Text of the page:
Supporting vibrating wire sensors the dataTaker DT85G GeoLogger is ideal for all geotechnical data logging applications. The dataTaker GeoLoggers have built-in vibrating wire support providing ideal data acquisition and monitoring solution for the engineer working in the geotechnical environment. The low cost, low power dataTaker DT85G is extremely versatile and easy to configure for communications, data capture and data analysis. View the data in real time or store up to 10 million data points. Data storage and retrieval can be achieved via USB memory stick, FTP, cell phone, Modbus for SCADA, Ethernet or Web.
The dataTaker GeoLoggers can monitor a wide variety of geotechnical datalogging applications including slope stability, subsidence, dam wall monitoring, tunnel and mining excavation, ground water, tunnel wall monitoring and site assessment.
The dataTaker DT85G has 16 analog channels capable of measuring up to 16 vibrating wire strain gauges with thermistors or 48 vibrating wire strain gauges without thermistors. If additional channels are required the DT85G and DT85G can be expanded simply by connecting dataTaker Channel Expansion Modules (CEM20) to provide 300 to 900 vibrating wire channels with thermistors. The advanced dataTaker DT85G range Geologgers are compatible with all major brands of geotechnical instrumentation including Slope Indicator, RST Instruments, Geokon, Soil Instruments, Roctest, AGI - Applied Geomechanics Inc. Manage a variety of sensors or devices using the Sensor Power options via dedicated power output, digital outputs or the latching relay configurations.
Store up to 10 million data points in user defined memory, log as much or as little as you need with independent control of schedule size and mode. Overwrite or stop logging once allocated memory is full. Archive data on alarm event, copy to USB memory or transfer via FTP, the choice is yours. Communications features include RS232 with modem support, USB, Ethernet and USB memory stick ports. Connect to the DT80 locally, remotely or over the Internet. The web interface allows users to configure the DT85G, access logged data and see current measurements as mimics or in a list using a web browser. FTP provides data to your office over the internet or mobile phone network, without the need for polling or specific host software.
|Max Sampling rate (Hz)||40|
|Analog Inputs||48 (2-wire common reference)
32 (2-wire isolated)
16 (3 and 4-wire isolated)
|Analog Input Range||Voltage: ±30m,300m,3000m,50000mVDC
|Analog Voltage Accuracy||±0.15 of Reading + (Full Scale Reading * 0.01%)|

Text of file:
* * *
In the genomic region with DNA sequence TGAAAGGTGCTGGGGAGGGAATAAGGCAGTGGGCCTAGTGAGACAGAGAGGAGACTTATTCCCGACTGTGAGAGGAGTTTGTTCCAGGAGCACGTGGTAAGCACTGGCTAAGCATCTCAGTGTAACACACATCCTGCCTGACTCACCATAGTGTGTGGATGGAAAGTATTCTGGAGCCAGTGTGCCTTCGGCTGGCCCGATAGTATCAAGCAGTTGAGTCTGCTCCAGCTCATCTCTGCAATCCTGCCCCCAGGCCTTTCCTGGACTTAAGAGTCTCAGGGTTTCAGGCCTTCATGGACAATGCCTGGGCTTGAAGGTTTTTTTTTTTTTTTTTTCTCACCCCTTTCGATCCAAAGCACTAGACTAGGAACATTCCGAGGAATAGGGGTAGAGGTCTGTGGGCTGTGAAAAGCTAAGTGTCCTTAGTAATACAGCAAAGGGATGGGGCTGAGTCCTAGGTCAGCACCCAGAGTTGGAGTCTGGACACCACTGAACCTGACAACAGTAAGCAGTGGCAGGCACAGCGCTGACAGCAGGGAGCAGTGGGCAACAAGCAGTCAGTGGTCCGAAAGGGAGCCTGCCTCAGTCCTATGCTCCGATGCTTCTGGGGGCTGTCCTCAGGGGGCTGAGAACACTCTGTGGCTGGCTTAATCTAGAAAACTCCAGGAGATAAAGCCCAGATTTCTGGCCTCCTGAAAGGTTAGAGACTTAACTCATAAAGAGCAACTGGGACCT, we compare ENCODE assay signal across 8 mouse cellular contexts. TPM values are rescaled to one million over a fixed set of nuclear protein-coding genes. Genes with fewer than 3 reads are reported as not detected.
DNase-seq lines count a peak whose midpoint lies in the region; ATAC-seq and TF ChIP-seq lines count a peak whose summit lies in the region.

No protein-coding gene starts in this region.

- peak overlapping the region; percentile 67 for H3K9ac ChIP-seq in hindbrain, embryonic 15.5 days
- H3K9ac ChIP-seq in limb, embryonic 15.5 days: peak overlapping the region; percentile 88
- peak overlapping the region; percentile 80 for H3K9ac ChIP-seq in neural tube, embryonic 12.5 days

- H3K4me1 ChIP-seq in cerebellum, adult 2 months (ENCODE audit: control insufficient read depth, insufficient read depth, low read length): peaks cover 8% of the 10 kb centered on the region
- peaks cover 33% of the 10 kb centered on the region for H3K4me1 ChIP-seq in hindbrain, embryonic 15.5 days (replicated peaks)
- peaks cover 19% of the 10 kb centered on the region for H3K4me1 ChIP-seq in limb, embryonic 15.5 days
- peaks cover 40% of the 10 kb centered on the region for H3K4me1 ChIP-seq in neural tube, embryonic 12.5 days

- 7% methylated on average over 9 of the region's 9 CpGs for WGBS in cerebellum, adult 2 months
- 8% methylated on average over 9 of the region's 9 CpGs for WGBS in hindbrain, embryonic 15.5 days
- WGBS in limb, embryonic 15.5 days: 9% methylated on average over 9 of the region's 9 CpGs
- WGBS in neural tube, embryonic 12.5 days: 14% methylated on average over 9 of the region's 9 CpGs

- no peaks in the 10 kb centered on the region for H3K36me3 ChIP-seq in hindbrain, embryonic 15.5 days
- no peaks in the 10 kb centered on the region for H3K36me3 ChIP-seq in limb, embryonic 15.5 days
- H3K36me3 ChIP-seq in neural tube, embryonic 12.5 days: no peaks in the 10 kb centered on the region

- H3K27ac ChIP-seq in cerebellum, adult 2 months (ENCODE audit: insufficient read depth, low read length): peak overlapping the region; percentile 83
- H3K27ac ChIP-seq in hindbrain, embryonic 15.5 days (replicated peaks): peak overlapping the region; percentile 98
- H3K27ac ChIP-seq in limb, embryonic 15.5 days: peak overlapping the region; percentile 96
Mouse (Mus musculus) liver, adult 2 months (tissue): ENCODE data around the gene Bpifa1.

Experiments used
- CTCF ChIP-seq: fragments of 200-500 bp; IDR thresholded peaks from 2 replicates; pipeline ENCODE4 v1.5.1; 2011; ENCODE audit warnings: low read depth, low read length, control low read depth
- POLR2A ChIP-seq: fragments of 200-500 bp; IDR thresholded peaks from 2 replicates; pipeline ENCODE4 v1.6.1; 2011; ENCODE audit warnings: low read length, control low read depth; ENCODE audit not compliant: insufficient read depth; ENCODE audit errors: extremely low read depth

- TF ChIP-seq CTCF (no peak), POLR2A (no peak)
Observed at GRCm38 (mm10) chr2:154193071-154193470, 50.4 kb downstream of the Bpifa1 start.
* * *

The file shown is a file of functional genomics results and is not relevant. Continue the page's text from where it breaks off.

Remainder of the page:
|Effective Resolution||18 bits|
|Analog Out Range||Voltage: 10m-10000mVDC
|Excitation||Analog Channel: selectable 2µA, 250µA or 2.5mA precision current source, 4.5V voltage source or switched external supply
Switchable 12V/5 regulated power output (max 300mA)
|Digital IO||8 bi-directional channels|
|Counter||Low speed counters: 8 counters shared with digital inputs
Dedicated counters: 4 high speed or 2 phase encoder
|RS232/RS422/RS485 serial sensor port||1|
|RS232 host port||1|
|Data Storage||128MB (upgradeable to 2GB)|
|Vibrating Wire supported||Yes|
|Protocols Supported||Modbus, FTP, HTTP, XML, SMTP, NTP and SDI-12|
|CEM20 Expansion Module supported||Yes|
|Power Requirements||10-30 VDC|
|Internal Battery||6Vdc 1.2Ah Lead Acid|
|Real Time Clock Accuracy||± 1 min/year (0°C to 40°C)
± 4 min/year (–40°C to 70°C)
|Temperature Range||–45°C to 70°C|
Our client – a major research organization – had a project where they were to compare the effects of various surfacing materials on a series of tanks and how efficient these surfaces were in reducing temperature losses. The temperature in the tanks was to be cycled up to 60°C by internal steam coils and allowed to cool. The temperatures were to be logged at all times with sensors at various depths within the tanks. Data collection needed to be simple, but remote communications were unnecessary…Read More
In the surrounds of the city of Guangzhou, a spell of cold weather poetically named the cold winds, threaten to slash the yields from the second rice crop of the season by 50%. These conditions frequently occur within the months of September and October. Rice breeders at the Guangdong Academy of Agricultural Science aim to develop new rice varieties that can withstand and thrive in the cold dew winds. Apart from records of average daily temperature, they lacked precise information on the severity of the conditions which the new varieties have to endure. The lack of data severely hampers the development of the new rice varieties. A monitoring solution was therefore required to further this research…Read More